The selection of effective leaders in a military command could hardly be more critical. Leadership is the most important variable for any successful military operation. So, choosing officers to take command has evolved to be very different from previous centuries where members of the upper or governing classes were appointed to such positions. Or later, such as in the American Civil War, when officers’ positions could be purchased by the wealthy.
For the last 50 years the US Army has employed a system of meritocracy which seemed logical: consideration of experience gained through past military jobs, levels of physical fitness and recommendations from senior officers. In practice, the influence of the commanding general was overriding and all too often resulted in the picking of favorites. Such methods have come to be recognised as inadequate for an army which must not only be able to operate on land and air but also cope with: technology; cyberspace; non-state actors; a world changing in unpredictable ways and more.
Change is underway. Early this year, the Army initiated a project, the Battalion Commander Assessment Program (BCAP) to improve its selection process. It adopts a number of practices from the private sector designed to supplement previous practices. Initially, the project will focus on the selection of battalion commanders, a position which might be equated to a senior middle manager in the private sector. The battalion commander typically carries a rank of lieutenant colonel (the next higher ranks are colonel and then one star general) and consists of from 300 to 800 soldiers, divided into companies of 80 to 150 individuals.
The battalion commander is seen as a pivotal leadership position since a battalion is a unit capable of a level of independent action. Uniquely among command positions, the lieutenant colonel may personally know many or most of the soldiers within his or her battalion as well as the ‘brass’ who are in the chain of command higher up. The assignment is key in that more than 90% of generals have served as battalion commanders. The battalion commander also has great impact on the careers of subordinates and heavily influences the level of retention in today’s professional army.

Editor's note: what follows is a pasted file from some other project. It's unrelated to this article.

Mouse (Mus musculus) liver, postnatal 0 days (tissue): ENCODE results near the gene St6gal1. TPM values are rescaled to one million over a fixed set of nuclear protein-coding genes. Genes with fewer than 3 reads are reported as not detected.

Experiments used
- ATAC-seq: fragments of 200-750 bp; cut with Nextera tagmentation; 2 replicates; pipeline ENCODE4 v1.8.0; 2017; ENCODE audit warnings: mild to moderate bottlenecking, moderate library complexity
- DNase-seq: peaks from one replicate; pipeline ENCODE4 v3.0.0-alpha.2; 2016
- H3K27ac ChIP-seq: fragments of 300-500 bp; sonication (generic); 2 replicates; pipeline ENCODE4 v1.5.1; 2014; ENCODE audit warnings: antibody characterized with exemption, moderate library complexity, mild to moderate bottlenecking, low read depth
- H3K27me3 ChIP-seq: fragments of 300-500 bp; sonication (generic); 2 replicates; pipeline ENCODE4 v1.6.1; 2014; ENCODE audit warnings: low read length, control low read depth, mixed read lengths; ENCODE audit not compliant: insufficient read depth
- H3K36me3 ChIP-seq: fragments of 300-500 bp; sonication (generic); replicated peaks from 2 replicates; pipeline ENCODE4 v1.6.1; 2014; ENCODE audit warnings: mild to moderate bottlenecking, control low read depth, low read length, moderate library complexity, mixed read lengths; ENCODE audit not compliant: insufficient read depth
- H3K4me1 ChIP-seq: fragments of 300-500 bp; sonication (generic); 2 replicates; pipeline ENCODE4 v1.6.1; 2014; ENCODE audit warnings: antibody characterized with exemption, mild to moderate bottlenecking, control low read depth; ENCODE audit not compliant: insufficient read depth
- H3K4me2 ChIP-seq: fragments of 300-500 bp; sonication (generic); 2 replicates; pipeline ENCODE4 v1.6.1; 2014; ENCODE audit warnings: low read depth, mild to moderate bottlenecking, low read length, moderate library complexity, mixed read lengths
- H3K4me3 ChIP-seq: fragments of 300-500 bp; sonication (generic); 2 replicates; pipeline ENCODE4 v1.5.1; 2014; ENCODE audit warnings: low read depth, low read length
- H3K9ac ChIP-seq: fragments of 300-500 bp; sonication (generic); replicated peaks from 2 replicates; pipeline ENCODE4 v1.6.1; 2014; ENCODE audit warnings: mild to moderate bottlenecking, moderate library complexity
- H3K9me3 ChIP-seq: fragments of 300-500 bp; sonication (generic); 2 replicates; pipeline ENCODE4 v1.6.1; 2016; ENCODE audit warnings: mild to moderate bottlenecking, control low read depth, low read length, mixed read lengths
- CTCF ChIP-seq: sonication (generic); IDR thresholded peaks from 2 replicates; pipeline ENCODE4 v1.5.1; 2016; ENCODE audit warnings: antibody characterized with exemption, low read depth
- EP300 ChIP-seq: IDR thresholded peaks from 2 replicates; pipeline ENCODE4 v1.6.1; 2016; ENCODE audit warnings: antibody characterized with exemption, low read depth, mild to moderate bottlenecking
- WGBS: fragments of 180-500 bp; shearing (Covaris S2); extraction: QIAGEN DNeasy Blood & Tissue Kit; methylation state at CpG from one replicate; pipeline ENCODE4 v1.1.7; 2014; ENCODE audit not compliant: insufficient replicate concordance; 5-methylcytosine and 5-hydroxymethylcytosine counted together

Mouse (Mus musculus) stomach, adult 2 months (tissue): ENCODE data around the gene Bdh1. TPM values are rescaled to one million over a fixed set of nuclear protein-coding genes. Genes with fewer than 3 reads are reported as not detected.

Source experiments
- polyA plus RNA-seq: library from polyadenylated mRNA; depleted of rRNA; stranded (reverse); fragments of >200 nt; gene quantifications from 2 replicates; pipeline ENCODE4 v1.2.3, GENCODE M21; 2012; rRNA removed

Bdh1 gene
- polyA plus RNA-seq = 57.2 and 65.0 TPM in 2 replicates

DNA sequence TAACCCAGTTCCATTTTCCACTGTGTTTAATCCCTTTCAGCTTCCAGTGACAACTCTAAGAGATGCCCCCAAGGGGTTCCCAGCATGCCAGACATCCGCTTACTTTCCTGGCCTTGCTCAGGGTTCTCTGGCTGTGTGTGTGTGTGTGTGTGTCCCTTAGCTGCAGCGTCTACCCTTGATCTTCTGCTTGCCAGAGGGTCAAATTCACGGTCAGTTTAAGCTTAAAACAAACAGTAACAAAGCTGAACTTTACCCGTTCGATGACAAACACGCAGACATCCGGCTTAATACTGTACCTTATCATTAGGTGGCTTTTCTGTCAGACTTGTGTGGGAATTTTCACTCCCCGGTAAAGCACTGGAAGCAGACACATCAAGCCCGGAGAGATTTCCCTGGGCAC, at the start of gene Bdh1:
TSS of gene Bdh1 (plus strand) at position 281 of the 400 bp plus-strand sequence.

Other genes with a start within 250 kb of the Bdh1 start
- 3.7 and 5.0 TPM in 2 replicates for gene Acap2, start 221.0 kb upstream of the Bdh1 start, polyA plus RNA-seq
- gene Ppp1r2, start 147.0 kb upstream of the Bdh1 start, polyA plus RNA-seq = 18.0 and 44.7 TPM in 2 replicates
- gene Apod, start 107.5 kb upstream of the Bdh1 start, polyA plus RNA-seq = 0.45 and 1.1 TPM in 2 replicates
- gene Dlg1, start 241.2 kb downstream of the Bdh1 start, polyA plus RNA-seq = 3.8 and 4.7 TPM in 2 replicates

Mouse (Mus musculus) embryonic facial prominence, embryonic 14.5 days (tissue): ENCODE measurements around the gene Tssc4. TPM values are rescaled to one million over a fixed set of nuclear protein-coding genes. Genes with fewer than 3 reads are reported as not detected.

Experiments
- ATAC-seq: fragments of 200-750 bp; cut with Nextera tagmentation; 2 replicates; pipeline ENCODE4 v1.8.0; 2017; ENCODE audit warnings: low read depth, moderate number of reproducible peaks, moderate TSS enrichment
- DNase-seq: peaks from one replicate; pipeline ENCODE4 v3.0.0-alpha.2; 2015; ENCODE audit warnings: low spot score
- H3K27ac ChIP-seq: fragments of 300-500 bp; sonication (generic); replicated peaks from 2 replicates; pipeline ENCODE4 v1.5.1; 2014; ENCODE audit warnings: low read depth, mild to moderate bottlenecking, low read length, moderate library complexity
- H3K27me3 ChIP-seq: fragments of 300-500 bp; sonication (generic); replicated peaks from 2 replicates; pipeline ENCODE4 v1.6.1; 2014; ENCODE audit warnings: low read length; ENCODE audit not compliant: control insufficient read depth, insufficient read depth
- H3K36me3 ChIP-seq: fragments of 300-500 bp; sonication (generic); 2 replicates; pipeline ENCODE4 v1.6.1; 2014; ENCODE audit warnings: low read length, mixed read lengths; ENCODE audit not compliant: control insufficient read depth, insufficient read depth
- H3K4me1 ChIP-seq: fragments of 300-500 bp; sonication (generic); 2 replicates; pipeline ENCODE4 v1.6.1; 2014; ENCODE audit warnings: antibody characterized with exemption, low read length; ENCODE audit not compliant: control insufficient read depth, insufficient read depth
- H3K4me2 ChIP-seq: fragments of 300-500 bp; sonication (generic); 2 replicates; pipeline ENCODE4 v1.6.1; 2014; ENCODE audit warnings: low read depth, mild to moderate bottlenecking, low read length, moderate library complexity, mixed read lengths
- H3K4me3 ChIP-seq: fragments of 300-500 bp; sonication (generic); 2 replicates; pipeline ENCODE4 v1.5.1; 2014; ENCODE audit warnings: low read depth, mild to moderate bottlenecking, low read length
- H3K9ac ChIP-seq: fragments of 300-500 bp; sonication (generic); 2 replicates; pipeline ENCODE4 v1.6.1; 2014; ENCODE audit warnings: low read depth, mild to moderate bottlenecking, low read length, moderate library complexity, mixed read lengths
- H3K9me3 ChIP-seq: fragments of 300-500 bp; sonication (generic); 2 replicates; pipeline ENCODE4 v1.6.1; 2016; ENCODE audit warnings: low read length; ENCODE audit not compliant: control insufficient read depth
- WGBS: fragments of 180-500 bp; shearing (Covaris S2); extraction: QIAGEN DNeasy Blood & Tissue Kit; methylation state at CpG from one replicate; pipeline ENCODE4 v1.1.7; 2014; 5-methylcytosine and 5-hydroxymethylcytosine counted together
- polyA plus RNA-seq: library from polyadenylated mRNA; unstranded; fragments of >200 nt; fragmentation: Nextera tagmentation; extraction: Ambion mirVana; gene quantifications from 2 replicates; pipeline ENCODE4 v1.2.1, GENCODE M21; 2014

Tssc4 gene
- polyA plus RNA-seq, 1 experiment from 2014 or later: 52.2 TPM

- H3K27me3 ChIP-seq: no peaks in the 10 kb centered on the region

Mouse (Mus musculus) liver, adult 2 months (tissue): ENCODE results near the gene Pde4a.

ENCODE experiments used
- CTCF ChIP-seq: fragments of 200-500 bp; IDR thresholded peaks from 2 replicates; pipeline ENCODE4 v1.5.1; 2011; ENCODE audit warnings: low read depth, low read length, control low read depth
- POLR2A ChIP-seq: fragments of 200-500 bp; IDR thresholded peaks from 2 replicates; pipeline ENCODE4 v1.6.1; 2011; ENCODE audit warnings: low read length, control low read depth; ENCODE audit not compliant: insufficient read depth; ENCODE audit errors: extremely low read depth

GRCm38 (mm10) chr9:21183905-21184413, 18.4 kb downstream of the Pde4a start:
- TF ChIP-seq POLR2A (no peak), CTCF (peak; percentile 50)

BCAP incorporates a number of techniques, new to the Army but not to many working in the private or public sectors. First of all, to keep the process anonymous, candidates are identified by numbers rather than names. Assessments through written papers, psychological tests, cognitive evaluations and simulated outdoor military scenarios are considered (a process parallel to the assessment centres developed in many organisations).
From a practice used by the Boston Symphony Orchestra to minimise bias in assessing potential musicians, army candidates sit behind a screen to answer questions. This not only disguises physical characteristics, but also the battle ribbons and commendations which decorate military uniforms. (However, as male and female voices are generally readily identified, gender bias must still be a potential problem.) With a process credited to Google (but of course which is widely employed elsewhere) assessments by subordinates are considered as well.
Col. Everett Spain writes, “If done well, the BCAP will have three major effects on the Army. First, it will help identify toxic leaders and screen them from command. Second, it will allow for officers who are the most deserving of command, but did not make it to the top of the selection board results, to be placed into command. Finally, it will change the culture of the Army officer corps to one that deeply values the abilities most needed by tomorrow’s strategic leaders, such as critical and innovative thinking, effective oral and written communication, strategic temperament, and an authentic respect for subordinates and peers.”*
Consequently, a longer term goal for the project is to change the behaviour of all leaders in the US Army. But, as with any progressive organisation, if the project is successful, the Army will not just develop the effectiveness of individual leaders, but indeed, the effectiveness of its overall leadership function.
“Assessments drive behaviour,” said Col. Don Fagan, chief of staff for the BCAP. “If we start telling officers, ‘If you want to be battalion commander, you need to physically fit, you need to be a good writer, you need to be a good verbal communicator and a couple other things,’ they are going to modify their behavior on their own so they put themselves in the best position to succeed.” **